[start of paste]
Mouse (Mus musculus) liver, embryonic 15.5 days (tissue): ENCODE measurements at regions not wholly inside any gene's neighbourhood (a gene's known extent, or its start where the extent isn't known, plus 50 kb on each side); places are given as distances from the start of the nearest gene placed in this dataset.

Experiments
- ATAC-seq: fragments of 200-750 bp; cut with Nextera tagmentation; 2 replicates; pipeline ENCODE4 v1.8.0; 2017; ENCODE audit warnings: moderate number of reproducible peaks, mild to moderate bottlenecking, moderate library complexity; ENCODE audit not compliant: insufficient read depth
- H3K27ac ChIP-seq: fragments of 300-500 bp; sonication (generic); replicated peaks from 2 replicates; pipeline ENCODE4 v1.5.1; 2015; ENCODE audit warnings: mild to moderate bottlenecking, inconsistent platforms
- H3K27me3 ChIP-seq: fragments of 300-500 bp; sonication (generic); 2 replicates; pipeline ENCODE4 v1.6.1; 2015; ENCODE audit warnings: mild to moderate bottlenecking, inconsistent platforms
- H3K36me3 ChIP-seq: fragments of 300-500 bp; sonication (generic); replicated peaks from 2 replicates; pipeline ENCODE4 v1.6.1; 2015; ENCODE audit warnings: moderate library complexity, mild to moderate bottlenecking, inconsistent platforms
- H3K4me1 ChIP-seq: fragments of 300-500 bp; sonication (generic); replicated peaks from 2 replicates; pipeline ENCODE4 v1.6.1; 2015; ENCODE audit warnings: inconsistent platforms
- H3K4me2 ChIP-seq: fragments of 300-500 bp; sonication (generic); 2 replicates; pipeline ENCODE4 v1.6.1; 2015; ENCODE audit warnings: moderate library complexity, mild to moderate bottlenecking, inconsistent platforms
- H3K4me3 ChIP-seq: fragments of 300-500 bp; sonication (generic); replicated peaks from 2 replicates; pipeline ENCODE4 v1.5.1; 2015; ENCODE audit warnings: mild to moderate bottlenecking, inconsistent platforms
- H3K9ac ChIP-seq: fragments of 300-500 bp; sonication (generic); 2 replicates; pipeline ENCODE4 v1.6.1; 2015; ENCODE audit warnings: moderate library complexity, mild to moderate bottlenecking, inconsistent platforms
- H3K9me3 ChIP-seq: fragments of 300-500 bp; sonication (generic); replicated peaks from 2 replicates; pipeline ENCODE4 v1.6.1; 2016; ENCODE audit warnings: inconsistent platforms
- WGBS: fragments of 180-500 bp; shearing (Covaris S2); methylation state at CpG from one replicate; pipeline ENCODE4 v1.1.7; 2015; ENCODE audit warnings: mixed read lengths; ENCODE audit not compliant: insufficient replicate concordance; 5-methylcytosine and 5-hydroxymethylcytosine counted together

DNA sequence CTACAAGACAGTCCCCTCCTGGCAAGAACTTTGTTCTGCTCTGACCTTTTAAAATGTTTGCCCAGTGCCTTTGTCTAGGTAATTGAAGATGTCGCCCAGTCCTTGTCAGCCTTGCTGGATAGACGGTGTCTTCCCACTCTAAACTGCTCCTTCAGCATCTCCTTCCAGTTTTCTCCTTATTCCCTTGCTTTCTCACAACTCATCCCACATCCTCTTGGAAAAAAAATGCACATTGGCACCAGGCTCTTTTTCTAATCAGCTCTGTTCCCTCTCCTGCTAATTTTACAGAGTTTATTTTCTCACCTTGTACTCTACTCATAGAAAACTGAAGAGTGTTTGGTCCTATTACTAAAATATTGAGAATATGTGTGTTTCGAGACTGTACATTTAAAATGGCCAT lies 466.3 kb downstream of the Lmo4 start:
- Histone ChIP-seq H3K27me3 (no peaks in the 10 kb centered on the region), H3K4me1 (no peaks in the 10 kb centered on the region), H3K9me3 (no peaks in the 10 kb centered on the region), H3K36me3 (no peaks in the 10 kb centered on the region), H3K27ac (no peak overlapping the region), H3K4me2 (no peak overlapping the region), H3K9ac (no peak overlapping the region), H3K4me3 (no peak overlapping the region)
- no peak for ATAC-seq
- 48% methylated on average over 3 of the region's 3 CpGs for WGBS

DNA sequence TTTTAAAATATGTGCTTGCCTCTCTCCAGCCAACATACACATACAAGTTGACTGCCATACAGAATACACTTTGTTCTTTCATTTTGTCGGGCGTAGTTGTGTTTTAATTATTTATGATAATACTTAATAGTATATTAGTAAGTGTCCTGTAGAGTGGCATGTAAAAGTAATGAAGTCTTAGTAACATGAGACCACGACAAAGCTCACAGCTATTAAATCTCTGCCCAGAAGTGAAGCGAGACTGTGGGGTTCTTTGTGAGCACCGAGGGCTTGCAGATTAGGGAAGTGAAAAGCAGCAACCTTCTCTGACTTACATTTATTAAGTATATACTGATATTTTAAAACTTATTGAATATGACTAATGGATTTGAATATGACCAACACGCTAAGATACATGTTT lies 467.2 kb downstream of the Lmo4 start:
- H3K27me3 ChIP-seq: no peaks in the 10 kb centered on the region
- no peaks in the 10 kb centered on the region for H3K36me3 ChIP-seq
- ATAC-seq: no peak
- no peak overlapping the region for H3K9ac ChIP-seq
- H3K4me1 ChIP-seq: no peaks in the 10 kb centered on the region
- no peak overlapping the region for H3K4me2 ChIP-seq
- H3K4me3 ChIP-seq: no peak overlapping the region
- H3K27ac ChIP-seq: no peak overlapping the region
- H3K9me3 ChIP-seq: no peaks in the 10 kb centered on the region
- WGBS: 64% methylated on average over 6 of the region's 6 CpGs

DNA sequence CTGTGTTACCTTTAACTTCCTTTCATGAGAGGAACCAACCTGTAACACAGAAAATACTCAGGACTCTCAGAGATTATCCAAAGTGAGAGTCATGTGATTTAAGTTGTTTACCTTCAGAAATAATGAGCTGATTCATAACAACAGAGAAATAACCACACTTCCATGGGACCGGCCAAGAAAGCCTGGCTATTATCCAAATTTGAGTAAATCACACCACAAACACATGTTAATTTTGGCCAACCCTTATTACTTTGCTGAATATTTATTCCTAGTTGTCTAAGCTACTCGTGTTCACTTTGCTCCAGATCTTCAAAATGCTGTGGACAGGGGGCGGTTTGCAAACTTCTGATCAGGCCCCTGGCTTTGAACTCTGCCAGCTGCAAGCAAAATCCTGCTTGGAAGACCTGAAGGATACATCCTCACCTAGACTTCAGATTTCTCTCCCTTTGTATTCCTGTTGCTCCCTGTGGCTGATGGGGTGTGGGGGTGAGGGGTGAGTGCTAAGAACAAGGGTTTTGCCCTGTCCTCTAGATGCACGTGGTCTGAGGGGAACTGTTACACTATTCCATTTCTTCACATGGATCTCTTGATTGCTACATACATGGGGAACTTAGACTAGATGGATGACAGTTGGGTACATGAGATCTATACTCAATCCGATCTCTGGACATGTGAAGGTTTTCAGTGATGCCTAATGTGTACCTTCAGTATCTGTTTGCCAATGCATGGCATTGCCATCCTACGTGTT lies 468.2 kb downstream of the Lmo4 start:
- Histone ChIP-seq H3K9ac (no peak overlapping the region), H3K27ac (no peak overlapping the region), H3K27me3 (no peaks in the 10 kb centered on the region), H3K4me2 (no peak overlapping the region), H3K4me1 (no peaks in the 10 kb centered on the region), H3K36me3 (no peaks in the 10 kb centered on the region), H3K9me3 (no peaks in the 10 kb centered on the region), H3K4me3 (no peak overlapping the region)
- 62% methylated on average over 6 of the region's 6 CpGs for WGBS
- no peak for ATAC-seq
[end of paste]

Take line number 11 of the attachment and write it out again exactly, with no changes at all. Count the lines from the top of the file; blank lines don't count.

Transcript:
- H3K9me3 ChIP-seq: fragments of 300-500 bp; sonication (generic); replicated peaks from 2 replicates; pipeline ENCODE4 v1.6.1; 2016; ENCODE audit warnings: inconsistent platforms